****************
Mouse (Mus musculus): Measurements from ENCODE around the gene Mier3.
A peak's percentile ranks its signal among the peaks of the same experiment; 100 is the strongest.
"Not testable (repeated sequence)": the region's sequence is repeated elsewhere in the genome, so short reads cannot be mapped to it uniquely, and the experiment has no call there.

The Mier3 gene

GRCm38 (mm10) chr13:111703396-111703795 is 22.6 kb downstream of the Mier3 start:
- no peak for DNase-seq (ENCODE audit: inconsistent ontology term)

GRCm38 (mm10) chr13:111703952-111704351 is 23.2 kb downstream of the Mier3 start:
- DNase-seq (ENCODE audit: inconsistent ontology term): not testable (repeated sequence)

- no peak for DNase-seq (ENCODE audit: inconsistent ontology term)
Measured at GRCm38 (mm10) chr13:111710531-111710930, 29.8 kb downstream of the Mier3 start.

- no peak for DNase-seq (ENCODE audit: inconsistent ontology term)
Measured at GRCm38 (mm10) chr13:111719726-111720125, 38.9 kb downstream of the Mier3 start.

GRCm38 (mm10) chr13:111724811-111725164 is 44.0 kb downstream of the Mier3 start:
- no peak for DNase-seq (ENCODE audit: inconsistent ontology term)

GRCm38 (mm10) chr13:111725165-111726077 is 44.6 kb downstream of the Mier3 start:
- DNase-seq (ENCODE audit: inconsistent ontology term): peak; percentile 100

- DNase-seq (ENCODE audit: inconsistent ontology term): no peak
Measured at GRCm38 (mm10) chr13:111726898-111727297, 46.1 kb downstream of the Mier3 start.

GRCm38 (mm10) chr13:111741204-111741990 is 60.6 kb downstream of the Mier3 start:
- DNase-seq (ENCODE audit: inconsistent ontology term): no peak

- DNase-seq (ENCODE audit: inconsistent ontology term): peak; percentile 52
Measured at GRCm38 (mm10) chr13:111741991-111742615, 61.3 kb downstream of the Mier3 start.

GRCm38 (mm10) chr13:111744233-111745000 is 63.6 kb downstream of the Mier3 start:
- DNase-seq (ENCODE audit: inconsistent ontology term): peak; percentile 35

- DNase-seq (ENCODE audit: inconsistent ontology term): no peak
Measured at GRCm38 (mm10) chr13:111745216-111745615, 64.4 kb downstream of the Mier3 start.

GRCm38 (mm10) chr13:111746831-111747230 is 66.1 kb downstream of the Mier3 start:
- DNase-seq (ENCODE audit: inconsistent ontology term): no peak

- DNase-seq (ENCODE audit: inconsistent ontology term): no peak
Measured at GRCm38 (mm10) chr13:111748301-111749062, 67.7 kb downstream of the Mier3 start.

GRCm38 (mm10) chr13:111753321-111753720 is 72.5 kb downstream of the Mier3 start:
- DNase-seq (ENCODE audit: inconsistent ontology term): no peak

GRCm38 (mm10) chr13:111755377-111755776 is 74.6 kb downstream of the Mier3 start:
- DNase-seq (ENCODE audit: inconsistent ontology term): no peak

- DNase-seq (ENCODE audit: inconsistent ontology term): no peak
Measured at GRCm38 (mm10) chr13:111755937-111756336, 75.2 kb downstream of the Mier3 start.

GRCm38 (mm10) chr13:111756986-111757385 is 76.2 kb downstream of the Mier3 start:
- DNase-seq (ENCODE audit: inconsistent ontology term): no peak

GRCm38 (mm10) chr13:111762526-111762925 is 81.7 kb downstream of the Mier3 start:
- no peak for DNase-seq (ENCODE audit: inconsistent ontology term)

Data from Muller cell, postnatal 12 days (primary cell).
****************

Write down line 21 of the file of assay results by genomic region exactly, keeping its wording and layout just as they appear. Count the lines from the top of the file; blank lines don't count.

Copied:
- DNase-seq (ENCODE audit: inconsistent ontology term): peak; percentile 52